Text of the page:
How is an easement created through implication?

An easement is created by implication when the Court reasonably assumes an easement was intended by the parties to a real estate transaction exist after its sale. To prove there was an easement by implication, a plaintiff must show:

  1. Separation of title
  1. A showing that, before the separation took place, the use creating the easement was so long, continued, and obvious, it was clear the use was intended to be permanent
  1. It appears the easement is continuous rather than temporary
  1. The easement is essential to the beneficial enjoyment of the land

In making this determination, the court will consider the prior use of the property, whether the parties know about this prior use, whether the easement is necessary, and whether there was any money paid because of this easement.

An easement will only be implied when the use of the property existed before the property was later separated. When someone purchases a certain portion of land, the new owner may split it into multiple portions. If the entirety of the land was previously used for a particular purpose, property lines may now stand in the way of carrying out that use.  

For instance, say people regularly walked from point 1 to point 2 over property A. Later, a buyer purchases property A, and divides it into properties A, B, and C. The walkway goes over A, B, and C. The resident on property A wants to continue using this path, but B wants to prevent people from walking on their land. The person on property A will argue an easement was created by implication due to the previous use of the property.  

The use of the land must have been “so long continued and obvious” that it was clearly intended to be permanent. The use must also be essential for the person to continue using the land to their full enjoyment. For instance, if a person routinely used a section of Property A to get from his home on Property B to an otherwise inaccessible part of his property, an easement may be implied – otherwise the person living on Property B would be significantly harmed. The use needs to be a necessity, not a mere convenience, and must have existed at the time of the division of the property.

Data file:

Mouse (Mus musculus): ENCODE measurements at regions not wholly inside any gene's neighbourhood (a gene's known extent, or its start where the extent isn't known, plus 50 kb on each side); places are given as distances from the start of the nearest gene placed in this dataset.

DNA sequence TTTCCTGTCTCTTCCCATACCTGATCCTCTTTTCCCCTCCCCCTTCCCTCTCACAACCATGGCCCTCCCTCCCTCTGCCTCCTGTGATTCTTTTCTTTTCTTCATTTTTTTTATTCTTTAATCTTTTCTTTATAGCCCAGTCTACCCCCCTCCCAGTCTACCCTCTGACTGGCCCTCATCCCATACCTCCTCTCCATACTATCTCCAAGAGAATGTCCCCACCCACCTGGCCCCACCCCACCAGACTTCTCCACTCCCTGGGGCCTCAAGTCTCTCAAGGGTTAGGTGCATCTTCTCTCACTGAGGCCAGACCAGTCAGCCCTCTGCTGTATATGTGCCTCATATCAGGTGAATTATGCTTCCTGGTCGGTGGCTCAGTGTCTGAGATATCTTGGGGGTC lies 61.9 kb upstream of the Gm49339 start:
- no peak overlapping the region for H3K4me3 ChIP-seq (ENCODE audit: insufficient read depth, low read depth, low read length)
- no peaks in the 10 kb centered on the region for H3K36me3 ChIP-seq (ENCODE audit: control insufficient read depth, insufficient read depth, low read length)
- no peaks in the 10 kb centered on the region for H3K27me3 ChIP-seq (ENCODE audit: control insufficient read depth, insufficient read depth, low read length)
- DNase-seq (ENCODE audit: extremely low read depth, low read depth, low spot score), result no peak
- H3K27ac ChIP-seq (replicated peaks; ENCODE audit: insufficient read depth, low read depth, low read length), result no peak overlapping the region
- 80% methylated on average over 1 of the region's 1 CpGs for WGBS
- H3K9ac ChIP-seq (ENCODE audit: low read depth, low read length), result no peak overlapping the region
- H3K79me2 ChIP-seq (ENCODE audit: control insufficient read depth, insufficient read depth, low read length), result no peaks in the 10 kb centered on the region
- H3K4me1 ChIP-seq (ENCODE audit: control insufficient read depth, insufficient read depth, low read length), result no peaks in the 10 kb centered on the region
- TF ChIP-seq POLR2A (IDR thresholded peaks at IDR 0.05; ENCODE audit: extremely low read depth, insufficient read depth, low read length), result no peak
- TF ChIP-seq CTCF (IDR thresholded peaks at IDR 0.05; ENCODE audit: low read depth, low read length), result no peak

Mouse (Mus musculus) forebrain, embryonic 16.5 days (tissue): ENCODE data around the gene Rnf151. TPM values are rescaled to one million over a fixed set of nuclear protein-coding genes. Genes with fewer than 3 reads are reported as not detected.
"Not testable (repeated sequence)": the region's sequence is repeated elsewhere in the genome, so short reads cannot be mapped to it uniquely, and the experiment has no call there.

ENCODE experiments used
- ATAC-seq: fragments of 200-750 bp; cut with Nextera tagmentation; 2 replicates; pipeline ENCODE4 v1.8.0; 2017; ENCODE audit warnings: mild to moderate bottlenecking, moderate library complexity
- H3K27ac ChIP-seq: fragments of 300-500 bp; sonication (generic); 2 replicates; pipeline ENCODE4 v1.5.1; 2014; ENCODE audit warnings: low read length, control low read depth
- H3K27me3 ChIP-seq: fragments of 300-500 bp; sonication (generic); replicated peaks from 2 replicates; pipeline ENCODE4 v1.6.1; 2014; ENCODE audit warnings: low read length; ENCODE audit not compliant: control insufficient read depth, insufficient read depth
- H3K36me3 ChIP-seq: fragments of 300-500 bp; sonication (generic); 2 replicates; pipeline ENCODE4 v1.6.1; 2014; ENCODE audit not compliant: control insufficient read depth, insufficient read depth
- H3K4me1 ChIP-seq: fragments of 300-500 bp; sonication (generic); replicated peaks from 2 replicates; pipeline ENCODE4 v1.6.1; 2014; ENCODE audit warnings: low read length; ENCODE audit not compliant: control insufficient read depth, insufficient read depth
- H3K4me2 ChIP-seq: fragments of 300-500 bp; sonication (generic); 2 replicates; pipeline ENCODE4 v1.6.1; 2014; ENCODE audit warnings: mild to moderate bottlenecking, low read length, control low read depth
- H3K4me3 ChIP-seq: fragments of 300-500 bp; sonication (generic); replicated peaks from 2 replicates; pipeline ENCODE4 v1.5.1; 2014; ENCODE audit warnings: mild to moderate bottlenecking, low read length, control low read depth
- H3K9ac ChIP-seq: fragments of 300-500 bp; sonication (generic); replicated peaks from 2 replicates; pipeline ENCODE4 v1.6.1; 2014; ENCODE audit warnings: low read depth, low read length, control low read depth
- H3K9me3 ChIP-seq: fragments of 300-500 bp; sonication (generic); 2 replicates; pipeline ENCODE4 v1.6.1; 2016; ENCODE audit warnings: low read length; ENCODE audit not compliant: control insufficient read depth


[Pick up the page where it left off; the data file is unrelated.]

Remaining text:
How is an easement by necessity created?

An easement by necessity is similar to the easement by implication, however, it does not require a showing that the parties intended to create an easement. They are usually formed when a parcel of property is landlocked, with no access to the road. The requirements for an easement by necessity are:

  1. The two portions of property must have been unified at some point in the past;
  1. The property was separated at some point;
  1. Necessity of the easement

The courts will assume a party who gives property to someone else intends to give whatever is necessary for the beneficial use of the property. With this principle in mind, courts will likely grant easements by necessity if the necessity existed at the time the property was divided. Even if the property requiring the easement is sold to a new owner, who has notice of the lack of the easement, the court will still probably grant an easement of necessity.  

Disclaimer: The information provided on this blog is intended for general informational purposes only and should not be construed as legal advice on any subject matter. This information is not intended to create, and receipt or viewing does not constitute an attorney-client relationship. Each individual's legal needs are unique, and these materials may not be applicable to your legal situation. Always seek the advice of a competent attorney with any questions you may have regarding a legal issue. Do not disregard professional legal advice or delay in seeking it because of something you have read on this blog.